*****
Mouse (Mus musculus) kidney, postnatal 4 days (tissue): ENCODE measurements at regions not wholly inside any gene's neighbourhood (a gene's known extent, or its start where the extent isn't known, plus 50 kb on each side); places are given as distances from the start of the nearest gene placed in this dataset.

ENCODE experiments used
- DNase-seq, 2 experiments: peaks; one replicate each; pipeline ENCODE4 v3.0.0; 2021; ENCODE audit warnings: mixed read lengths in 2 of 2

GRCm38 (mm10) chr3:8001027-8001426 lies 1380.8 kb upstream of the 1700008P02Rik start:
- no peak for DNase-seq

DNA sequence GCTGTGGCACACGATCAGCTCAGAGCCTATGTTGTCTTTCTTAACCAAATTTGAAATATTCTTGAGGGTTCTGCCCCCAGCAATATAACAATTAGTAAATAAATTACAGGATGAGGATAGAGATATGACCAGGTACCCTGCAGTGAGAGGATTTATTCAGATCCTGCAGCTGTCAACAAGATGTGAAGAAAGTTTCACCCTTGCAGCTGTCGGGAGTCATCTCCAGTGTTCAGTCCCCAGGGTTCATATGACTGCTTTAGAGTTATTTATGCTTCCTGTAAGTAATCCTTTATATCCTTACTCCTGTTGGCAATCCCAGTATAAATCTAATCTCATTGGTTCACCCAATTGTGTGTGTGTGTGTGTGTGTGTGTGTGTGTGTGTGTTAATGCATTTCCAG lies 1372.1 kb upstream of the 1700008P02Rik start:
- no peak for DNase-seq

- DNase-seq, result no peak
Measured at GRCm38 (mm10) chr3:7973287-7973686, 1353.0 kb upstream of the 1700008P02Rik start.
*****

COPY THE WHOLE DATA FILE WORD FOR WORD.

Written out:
Mouse (Mus musculus) kidney, postnatal 4 days (tissue): ENCODE measurements at regions not wholly inside any gene's neighbourhood (a gene's known extent, or its start where the extent isn't known, plus 50 kb on each side); places are given as distances from the start of the nearest gene placed in this dataset.

ENCODE experiments used
- DNase-seq, 2 experiments: peaks; one replicate each; pipeline ENCODE4 v3.0.0; 2021; ENCODE audit warnings: mixed read lengths in 2 of 2

GRCm38 (mm10) chr3:8001027-8001426 lies 1380.8 kb upstream of the 1700008P02Rik start:
- no peak for DNase-seq

DNA sequence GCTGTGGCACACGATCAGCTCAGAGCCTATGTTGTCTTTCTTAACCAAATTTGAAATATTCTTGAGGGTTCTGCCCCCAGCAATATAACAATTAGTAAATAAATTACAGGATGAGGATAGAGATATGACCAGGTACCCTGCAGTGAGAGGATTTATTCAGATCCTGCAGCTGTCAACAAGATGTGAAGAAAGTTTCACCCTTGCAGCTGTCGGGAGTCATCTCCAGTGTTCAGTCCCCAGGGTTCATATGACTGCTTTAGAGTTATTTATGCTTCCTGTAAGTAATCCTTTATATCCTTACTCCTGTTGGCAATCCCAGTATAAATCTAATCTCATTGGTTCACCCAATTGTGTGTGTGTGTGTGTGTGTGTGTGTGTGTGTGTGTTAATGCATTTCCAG lies 1372.1 kb upstream of the 1700008P02Rik start:
- no peak for DNase-seq

- DNase-seq, result no peak
Measured at GRCm38 (mm10) chr3:7973287-7973686, 1353.0 kb upstream of the 1700008P02Rik start.